People help a man who was wounded in a massive explosion in Beirut, Lebanon, Tuesday, Aug. 4, 2020. Massive explosions rocked downtown Beirut on Tuesday, flattening much of the port, damaging buildings and blowing out windows and doors as a giant mushroom cloud rose above the capital. Witnesses saw many people injured by flying glass and debris. (AP Photo/Hassan Ammar)

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Study: Billionaires That Donated to Gates-Buffet Giving Pledge Now Richer Than Ever

Published by Anonymous (not verified) on Fri, 07/08/2020 - 3:07am in

A study released by the Institute for Policy Studies (IPS) through its Program on Inequality and the Common Good, titled “Gilded Giving 2020: How Wealth Inequality Distorts Philanthropy and Imperils Democracy” examines the reality behind the ostensible charitableness of the billionaire donor class and the disturbing trend of charitable organizations and foundations relying more and more on fewer and fewer wealthy donors; funds which “end up in family foundations and donor-advised funds that could legally exist in perpetuity,” while donations from lower and middle-income sources are disappearing.

In particular, the paper looks at The Giving Pledge initiative started in 2010 by a few dozen U.S. billionaires and led by Bill Gates and Warren Buffet. The professed goal of the initiative was to have the wealthiest people in the world pledge to give at least half of their fortunes away to charitable causes before their death. The study found that contrary to the stated purpose of the philanthropic commitment of the organization, a full 75 percent of participants have actually increased their net worth in the ten years since they made their charitable vow.

More concerning is the finding that a growing share of “high-end” donations never ends up in organizations that do any kind of altruistic work. Rather, they go to tax-privileged private foundations designed to serve as tax shelters for the very wealthy, which then only disburse a small percentage of their assets to charitable non-profits; a particularly galling fact considering how much more wealthy the one-percenters have gotten over the course of the pandemic in contrast to the 54 million Americans who’ve filed for unemployment in that same span of time.

 

Top-heavy risk

Among its key findings, the study notes that giving intermediaries like donor-advised funds (DAFs) like Fidelity Charitable Gift Fund (the largest in the country), and private foundations have grown dramatically over the last few years, with assets ballooning 118 percent between 2005 and 2019. The number of private foundations has multiplied as well by a whopping 68 percent over the same period.

In addition, IPS found that there has been a “marked increase in mega-gifting,” or donations of $50 million or more. The trend highlights one of the main risks identified by the study, characterized in the paper as “Top-Heavy Philanthropy,” which “poses significant implications for the practice of fundraising, the role of the independent nonprofit sector, and the health of our larger democratic civil society.”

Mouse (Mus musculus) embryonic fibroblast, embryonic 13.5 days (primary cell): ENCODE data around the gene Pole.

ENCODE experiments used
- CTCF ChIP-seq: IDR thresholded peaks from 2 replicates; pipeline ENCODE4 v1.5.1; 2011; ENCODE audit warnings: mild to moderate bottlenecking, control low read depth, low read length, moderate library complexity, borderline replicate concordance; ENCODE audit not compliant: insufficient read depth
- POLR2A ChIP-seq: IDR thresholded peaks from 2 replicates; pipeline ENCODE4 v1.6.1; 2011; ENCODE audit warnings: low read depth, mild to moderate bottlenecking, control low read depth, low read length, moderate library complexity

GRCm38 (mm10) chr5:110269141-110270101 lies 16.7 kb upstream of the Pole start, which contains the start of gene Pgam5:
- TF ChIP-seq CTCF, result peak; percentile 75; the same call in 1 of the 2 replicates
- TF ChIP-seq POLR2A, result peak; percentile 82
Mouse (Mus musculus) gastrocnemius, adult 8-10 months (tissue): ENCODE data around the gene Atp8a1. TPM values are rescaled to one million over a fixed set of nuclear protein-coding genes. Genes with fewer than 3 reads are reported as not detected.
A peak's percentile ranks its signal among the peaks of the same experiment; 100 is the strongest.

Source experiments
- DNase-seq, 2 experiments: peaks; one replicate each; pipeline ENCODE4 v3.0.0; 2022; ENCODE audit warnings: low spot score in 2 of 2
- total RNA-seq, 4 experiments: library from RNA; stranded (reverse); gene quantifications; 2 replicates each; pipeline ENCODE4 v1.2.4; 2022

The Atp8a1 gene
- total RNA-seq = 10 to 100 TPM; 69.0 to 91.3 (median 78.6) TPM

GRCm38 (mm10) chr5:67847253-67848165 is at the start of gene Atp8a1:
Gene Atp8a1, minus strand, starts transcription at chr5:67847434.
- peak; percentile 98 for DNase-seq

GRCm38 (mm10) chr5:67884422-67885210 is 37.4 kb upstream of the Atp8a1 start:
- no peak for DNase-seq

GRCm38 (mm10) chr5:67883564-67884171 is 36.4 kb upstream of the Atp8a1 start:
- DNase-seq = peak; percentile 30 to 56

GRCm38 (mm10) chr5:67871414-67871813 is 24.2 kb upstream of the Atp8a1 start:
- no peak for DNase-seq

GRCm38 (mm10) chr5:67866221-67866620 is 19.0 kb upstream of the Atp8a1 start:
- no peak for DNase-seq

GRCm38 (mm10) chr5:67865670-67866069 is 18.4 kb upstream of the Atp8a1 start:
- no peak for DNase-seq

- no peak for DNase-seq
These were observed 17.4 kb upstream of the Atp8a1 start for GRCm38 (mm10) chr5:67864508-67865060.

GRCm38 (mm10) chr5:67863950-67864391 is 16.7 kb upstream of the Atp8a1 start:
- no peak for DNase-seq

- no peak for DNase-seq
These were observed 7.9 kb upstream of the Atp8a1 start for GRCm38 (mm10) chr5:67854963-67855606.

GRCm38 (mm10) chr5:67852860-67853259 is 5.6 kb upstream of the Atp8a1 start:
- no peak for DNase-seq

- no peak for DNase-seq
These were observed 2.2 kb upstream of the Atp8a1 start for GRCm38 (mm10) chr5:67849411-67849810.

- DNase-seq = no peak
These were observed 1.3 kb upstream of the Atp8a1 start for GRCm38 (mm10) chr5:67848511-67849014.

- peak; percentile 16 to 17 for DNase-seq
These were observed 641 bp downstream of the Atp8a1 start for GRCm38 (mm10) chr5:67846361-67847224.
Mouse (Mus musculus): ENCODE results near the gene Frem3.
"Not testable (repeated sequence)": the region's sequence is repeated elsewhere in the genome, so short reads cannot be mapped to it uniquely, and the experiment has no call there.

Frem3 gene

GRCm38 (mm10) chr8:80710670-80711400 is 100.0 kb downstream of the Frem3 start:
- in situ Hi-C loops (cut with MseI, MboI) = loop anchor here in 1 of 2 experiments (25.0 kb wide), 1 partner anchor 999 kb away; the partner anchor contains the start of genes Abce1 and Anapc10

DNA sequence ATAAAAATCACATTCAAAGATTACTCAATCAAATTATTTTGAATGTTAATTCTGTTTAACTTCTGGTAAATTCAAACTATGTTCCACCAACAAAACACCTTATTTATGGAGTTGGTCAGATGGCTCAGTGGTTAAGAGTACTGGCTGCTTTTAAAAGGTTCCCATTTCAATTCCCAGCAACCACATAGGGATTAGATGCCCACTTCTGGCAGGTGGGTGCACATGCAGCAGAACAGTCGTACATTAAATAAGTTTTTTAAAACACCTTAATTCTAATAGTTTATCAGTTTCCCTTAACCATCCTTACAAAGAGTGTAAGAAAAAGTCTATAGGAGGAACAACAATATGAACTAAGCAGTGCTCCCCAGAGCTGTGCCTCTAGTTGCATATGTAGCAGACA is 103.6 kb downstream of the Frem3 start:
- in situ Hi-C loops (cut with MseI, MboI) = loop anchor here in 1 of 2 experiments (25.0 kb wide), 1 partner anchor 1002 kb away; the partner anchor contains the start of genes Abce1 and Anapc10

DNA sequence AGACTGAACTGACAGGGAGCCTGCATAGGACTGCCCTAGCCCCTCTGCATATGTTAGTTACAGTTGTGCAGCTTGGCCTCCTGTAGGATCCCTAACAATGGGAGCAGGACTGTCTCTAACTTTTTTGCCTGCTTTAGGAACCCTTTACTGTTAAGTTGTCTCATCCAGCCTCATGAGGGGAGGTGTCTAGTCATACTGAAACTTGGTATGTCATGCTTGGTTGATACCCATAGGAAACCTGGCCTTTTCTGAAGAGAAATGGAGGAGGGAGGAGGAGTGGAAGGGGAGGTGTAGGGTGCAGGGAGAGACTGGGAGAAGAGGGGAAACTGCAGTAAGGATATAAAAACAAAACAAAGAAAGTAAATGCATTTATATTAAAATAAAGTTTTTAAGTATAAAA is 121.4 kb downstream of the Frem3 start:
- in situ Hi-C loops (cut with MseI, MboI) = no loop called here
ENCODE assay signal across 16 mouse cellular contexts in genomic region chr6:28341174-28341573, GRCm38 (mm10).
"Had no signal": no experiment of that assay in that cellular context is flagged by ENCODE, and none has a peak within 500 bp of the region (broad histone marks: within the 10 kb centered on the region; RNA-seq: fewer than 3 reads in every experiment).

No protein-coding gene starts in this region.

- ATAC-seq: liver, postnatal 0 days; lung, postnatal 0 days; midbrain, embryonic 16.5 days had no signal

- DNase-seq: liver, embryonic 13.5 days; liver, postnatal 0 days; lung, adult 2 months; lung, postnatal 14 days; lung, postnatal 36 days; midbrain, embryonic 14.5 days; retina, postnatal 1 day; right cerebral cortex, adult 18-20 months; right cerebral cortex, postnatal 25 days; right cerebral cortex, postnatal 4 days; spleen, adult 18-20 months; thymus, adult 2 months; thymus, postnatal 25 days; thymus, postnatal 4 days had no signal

These risks associated with top-heavy philanthropy are clearly illustrated in their case study of the Gates/Buffet Giving Pledge, exposing it as a vehicle for the “concentration of taxpayer-subsidized private charitable power.” In other words, the majority of donations given to the organization end up “sequestered” in private foundations and DAFs, guaranteeing that donors and their heirs will retain control over the very assets they ostensibly donated to the greater good.

Remarkably, the study found that a vast majority of the foundation’s 62 billionaire pledgers substantially increased their wealth in the span of the ten years since their initial donations. Only 11 saw their fortunes dwindle due to “aggressive charitable giving” or market conditions. Nine of the mega-wealthy donors saw their collective riches swell by an average of 200 percent. Among the charmed list, Mark Zuckerberg saw the largest surge by an outlandish 1,783 percent.

 

Hardly charity

The significance for U.S. taxpayers of these and other factors analyzed are revealed by a hypothetical calculation made by researchers regarding the tax-subsidy, which DAF-parked donations represent for the average American. According to July survey by Forbes magazine, U.S. billionaires currently hold $971.9 billion in assets; if the top 100 gave away half their wealth to foundations like these, the U.S. Treasury would lose roughly $360 billion in tax revenue.

While researchers admit that it is difficult to determine the “exact amount of taxpayer subsidies for these donations,” the reality is that the wealthiest among us are using these foundations to reduce their “taxable estates” by millions and even billions of dollars, while the resources that actually make it to organizations doing charitable work dwindles. Such a state of affairs combined with the economic recession unfolding as a result of the pandemic and tax-breaks for the rich poses serious challenges to charities, in general.

The Tax Cuts and Jobs Act (TCJA) passed in 2018 drastically reduced income tax rates for top earners and doubled the standard deduction, both of which reduced incentives for charitable giving. Meanwhile, non-profit charitable organizations whose mission does not fall into the sectors related to the pandemic, itself, are suffering financially resulting in program cutbacks for 64 percent of these, according to an April survey by Charity Navigator and Reuters.